What makes this wee church standout, and not just for the sheep factor, is that it is built into the stone (zum stein).  The rear wall of the church is cave wall rock.  The cave complex right behind and above the church was inhabited many thousand years ago and eventually became a Celtic ritual place as well.

Path to cave complex behind church

The church is situated on the Jagst River.  You can’t actually go around to the front of the church as it is too near the steep bank down to the river.   In order to see the other side you have to go through the church.  It is possible to do this because, even though the church is quite isolated, it is left unlocked.  A tiny stream, purported to have healing properties, flows under the nearby uninhabited caretaker’s cottage.  I don’t venture down to it as the leaf covered rock is slippery wet and I am mindful that absolutely no one knows that I am here.

Jagst River & swans directly in front of the church

At the moment there are three swans alternately dozing and paddling about.  The sun is happy in the day and has come out to play; I take my jacket off, settle a bench and lean back against the cave wall (first making sure there are no crawly critters hanging about).  Happiness and Contentment snuggle into me like a pair of eight week old kittens.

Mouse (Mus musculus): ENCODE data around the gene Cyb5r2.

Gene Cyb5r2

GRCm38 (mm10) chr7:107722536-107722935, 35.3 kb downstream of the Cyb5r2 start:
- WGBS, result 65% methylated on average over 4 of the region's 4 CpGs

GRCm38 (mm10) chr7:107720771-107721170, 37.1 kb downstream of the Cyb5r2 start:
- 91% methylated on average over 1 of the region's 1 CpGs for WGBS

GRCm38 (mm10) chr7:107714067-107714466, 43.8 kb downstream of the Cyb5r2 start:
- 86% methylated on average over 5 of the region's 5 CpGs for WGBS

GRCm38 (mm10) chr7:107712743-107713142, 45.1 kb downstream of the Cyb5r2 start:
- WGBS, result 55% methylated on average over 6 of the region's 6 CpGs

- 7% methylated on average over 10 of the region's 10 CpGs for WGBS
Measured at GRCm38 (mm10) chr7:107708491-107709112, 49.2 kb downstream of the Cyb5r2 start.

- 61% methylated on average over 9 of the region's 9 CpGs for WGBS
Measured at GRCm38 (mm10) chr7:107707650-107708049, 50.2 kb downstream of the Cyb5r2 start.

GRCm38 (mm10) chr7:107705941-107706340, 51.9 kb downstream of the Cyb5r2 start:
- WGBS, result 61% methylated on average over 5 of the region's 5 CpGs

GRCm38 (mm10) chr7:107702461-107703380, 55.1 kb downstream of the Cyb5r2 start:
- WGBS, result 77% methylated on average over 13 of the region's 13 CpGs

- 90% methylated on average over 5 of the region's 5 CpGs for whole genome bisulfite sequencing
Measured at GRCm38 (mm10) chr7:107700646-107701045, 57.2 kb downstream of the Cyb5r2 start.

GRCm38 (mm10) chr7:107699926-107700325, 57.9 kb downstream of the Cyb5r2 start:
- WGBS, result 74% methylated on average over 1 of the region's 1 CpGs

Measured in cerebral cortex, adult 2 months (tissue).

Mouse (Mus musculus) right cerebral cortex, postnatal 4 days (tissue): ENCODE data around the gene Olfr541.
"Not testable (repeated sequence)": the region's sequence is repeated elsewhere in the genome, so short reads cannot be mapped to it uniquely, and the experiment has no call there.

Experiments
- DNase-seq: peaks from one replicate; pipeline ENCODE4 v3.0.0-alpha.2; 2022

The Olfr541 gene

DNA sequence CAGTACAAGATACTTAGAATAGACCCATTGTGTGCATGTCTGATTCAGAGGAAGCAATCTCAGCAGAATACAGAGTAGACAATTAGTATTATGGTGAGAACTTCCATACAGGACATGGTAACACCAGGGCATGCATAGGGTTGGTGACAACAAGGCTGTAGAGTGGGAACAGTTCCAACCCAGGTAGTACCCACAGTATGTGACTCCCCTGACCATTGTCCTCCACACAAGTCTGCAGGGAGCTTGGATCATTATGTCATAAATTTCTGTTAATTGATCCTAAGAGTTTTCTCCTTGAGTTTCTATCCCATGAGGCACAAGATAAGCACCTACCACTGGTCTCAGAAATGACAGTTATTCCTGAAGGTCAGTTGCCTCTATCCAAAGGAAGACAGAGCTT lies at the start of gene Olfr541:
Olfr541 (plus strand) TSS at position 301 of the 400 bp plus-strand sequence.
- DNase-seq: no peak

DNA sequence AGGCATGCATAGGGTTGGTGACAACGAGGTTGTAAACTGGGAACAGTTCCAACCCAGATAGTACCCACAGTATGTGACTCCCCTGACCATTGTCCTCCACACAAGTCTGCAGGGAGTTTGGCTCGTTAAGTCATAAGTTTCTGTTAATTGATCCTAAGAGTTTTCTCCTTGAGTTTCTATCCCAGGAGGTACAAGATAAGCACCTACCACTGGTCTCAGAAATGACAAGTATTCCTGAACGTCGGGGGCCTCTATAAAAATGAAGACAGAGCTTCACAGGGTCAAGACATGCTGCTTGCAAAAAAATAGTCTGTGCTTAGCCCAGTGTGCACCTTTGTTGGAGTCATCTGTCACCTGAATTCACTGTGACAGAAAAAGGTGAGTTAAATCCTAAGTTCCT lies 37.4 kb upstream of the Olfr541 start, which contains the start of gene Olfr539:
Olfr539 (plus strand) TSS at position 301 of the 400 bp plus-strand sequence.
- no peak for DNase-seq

It occurs to me then that this is what has been missing from my pilgrimage. No not snuggling kittens, but the enjoyment of the moment.  In all honesty I have not enjoyed the walking. While I did not expect the pilgrimage to be a walk in the park it was more of an endurance test than anticipated, although in some ways it was a forced meditation too.  Breath in, breath out or a count of 1 2 3 4  to stop from thinking about the pain in my legs/feet and general miserable walking conditions.  It didn’t end when the walk for the day was done either as then the aches, like unwelcome visitors, came to stay for a while.

St. Wendel Zum Stein - bench of contemplation

But that isn’t it completely though, after all my feet are very sore now too, and I am not looking forward to the walk back to town, yet, in this moment, I am blissful.  At this time I can’t really define what it is.   “It” is just out of reach, but like I have done  I trust that it will come.  However, for this moment and the next, I let go of the pressure of completing a pilgrimage that I am physically ill prepared for.  I am posting this nearly 10 months later and the black of my toe nails has just disappeared.

Addendum to the shepherd and his lost sheep.  It turns out that when he found his sheep he also found a treasure trove, hence his gratitude.

And that, my friends, ends the physical part of my pilgrimage.

Smiles to you all,

Anita